In an environment like this, it is unsurprising that there are many ways of getting funding for your locally-registered business.
The Singapore government offers a great number of loans, grants and subsidies in addition to non-financial help. Loans can be used to buy fixed assets, finance overseas projects, expand your business or get working capital. Grants offer funding to embark on productivity/process improvement projects, train staff, develop new products, increase business capabilities, undertake R&D, protect your intellectual property, venture overseas and more. You can get tax incentives or exemptions to reduce operating costs, and apply for equity financing to raise funds by selling a portion of your business to investors through dollar-matching and co-investment schemes. Non-financial assistance includes getting help to secure a premise, improving your operations or training staff among other aspects of expanding your business.
Websites such as Enterprise One have comprehensive lists and details of the availability and eligibility of such government aid.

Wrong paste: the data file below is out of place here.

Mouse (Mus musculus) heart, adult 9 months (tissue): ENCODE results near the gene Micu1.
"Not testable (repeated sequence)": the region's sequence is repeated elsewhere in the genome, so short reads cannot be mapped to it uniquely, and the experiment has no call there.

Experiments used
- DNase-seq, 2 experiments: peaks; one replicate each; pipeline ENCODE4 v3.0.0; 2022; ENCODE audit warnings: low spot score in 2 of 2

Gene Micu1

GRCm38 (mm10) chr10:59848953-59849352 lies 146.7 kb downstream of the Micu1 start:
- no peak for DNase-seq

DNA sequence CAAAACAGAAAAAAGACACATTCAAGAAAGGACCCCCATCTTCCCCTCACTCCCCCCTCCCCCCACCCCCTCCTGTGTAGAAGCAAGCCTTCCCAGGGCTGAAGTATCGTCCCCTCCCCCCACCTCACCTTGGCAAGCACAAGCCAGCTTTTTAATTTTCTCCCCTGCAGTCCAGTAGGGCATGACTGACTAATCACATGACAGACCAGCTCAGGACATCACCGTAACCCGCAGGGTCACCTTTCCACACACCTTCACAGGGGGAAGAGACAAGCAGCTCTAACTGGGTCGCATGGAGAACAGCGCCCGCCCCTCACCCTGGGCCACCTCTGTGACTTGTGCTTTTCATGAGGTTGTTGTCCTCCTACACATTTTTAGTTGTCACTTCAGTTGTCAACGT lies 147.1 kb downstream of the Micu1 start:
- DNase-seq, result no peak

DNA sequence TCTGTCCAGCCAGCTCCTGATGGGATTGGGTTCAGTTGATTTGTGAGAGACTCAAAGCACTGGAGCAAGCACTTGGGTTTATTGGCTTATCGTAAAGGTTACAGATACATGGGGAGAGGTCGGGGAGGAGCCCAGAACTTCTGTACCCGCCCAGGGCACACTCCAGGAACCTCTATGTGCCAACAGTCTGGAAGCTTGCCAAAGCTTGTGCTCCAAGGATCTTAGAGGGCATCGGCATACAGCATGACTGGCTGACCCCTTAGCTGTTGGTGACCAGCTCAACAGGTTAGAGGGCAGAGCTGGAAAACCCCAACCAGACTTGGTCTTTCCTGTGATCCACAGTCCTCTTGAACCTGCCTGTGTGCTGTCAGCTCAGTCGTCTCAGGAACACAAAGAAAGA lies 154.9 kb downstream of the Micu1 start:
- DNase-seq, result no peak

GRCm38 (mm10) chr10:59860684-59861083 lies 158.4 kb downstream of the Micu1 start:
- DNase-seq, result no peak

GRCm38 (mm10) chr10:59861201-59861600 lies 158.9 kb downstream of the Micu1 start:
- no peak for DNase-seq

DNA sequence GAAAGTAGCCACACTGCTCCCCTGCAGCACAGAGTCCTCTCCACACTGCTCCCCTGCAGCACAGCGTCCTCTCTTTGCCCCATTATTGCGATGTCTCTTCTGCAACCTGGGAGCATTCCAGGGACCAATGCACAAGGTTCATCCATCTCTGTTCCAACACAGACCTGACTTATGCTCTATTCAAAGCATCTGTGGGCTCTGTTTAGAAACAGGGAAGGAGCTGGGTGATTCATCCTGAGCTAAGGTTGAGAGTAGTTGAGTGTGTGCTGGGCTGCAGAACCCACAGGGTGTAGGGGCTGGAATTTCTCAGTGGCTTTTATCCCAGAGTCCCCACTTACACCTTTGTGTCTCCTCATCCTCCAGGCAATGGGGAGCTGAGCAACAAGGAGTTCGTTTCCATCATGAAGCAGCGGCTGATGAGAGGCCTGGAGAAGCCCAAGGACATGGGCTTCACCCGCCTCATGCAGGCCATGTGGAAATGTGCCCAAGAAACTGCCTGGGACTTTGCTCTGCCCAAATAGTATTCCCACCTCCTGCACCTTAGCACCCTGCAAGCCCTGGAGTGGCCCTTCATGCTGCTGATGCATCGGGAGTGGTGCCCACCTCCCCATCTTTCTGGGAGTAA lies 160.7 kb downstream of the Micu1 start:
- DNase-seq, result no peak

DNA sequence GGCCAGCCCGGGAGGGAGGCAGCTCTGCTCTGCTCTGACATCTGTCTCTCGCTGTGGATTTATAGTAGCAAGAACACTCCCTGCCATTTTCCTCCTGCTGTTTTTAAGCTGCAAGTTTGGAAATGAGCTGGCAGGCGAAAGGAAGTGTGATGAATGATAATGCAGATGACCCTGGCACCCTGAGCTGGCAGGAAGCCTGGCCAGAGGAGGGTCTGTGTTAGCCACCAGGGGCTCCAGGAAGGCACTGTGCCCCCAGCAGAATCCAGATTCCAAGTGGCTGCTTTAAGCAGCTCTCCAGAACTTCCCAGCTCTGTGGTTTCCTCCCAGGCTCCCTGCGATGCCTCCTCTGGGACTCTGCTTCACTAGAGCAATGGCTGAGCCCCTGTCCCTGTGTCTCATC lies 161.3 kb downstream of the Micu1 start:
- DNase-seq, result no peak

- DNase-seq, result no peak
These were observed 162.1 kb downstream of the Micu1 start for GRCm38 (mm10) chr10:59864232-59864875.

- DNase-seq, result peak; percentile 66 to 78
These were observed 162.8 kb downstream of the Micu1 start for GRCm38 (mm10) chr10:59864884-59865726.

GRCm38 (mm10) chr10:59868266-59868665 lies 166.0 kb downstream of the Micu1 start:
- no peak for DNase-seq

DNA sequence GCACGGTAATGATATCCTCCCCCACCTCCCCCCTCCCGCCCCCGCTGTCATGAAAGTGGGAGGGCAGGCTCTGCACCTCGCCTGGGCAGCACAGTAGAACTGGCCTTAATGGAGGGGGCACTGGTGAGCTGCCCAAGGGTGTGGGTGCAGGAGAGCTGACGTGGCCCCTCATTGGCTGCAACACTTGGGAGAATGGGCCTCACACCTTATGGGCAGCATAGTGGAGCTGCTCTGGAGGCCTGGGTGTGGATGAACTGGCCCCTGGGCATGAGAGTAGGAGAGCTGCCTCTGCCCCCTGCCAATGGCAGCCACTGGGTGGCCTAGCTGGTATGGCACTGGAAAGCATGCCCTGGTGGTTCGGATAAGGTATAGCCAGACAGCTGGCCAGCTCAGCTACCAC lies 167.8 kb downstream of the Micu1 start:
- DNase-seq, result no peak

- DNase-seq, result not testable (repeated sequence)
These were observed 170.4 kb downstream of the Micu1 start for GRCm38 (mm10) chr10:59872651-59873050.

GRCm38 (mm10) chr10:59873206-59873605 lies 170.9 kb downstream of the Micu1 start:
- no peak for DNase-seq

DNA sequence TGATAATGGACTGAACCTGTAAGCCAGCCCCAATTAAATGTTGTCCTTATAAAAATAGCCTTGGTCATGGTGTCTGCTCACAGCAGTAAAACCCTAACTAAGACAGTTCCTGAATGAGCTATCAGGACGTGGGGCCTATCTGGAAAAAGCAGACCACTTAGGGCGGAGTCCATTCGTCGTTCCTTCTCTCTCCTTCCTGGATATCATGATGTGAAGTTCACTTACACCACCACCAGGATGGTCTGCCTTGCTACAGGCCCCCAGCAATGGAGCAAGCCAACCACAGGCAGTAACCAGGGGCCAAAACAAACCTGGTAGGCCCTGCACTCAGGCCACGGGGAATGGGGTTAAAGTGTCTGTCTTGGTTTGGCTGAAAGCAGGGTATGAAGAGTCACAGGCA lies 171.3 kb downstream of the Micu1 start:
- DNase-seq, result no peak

In addition to government loans, grants and subsidies, local and international banks offer institutional banking services that also offer various loans to suit your needs. These range from unsecured short term loans for day-to-day business operations and working capital requirements to fixed assets financing and more. These financial institutions also have the benefit of offering other services you will need, such as business accounts in local and foreign currency, time deposits, conveyancing accounts and Islamic banking accounts. Banks also offer business and cashflow services, which include helping you manage and monitor transactions, make payments, receive payments and business insurance. Some banks will also offer services for large corporations, and have specialised teams to provide effective industry-specific insights and financial solutions.
Another way to get loans is to approach licensed moneylenders. To cope with irresponsible borrowing and the rising complaints against a few licenced moneylenders, the Registry of Moneylenders (ROM), a division of the Insolvency & Public Trustee’s Office (IPTO), has implemented new measures to secure the safety of borrowers. These new measures came in effect on 1 November 2011, and will tighten regulation and supervision over licenced moneylenders. These encompass the regulation of advertising and marketing activities and the imposition of more stringent conditions, for the grant of a moneylender’s licence. Under the new conditions, all the moneylending outlets need to be managed by someone who has passed the Registry’s Moneylender’s Written Test. A person’s appointment as manager must also be approved by the Registrar. This is to weed out unscrupulous moneylenders and raise the professional standards of the moneylending industry, to ensure that borrowers can have peace of mind when approaching moneylenders.
A list of licenced moneylenders in Singapore can be found at www.ipto.gov.sg under the On Moneylenders FAQ.